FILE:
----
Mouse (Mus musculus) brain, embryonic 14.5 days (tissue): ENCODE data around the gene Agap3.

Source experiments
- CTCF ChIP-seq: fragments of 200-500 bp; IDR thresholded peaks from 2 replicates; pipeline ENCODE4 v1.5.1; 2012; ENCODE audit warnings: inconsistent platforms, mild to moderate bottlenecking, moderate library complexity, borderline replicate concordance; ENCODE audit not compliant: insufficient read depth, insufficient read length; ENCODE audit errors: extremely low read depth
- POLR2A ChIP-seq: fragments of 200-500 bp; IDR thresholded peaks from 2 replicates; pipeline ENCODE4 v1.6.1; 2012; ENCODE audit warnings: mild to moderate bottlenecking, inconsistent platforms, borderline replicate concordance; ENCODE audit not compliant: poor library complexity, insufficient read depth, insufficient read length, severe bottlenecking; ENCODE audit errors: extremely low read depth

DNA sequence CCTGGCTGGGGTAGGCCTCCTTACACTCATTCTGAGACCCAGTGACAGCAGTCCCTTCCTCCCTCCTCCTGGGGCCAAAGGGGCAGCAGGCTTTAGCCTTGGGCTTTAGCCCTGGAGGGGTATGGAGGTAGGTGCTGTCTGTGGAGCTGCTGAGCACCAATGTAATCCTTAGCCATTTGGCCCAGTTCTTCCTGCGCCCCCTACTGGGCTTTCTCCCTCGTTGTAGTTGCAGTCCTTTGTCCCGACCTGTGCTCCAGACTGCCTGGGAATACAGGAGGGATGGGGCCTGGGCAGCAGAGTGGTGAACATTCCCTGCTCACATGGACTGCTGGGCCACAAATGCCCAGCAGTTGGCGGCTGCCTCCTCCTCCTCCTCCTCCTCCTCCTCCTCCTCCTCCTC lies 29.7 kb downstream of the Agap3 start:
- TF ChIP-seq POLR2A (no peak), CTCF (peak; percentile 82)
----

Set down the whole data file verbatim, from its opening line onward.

Mouse (Mus musculus) brain, embryonic 14.5 days (tissue): ENCODE data around the gene Agap3.

Source experiments
- CTCF ChIP-seq: fragments of 200-500 bp; IDR thresholded peaks from 2 replicates; pipeline ENCODE4 v1.5.1; 2012; ENCODE audit warnings: inconsistent platforms, mild to moderate bottlenecking, moderate library complexity, borderline replicate concordance; ENCODE audit not compliant: insufficient read depth, insufficient read length; ENCODE audit errors: extremely low read depth
- POLR2A ChIP-seq: fragments of 200-500 bp; IDR thresholded peaks from 2 replicates; pipeline ENCODE4 v1.6.1; 2012; ENCODE audit warnings: mild to moderate bottlenecking, inconsistent platforms, borderline replicate concordance; ENCODE audit not compliant: poor library complexity, insufficient read depth, insufficient read length, severe bottlenecking; ENCODE audit errors: extremely low read depth

DNA sequence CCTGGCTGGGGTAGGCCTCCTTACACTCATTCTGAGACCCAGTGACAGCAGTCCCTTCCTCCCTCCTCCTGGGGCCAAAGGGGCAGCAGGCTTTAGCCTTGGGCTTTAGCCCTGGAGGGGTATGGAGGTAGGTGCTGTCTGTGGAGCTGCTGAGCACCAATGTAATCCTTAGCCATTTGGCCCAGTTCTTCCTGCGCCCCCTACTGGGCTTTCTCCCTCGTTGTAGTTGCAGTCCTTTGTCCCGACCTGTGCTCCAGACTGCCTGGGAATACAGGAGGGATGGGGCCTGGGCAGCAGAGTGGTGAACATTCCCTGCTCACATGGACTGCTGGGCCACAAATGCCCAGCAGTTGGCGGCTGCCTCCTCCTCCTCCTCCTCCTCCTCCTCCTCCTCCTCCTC lies 29.7 kb downstream of the Agap3 start:
- TF ChIP-seq POLR2A (no peak), CTCF (peak; percentile 82)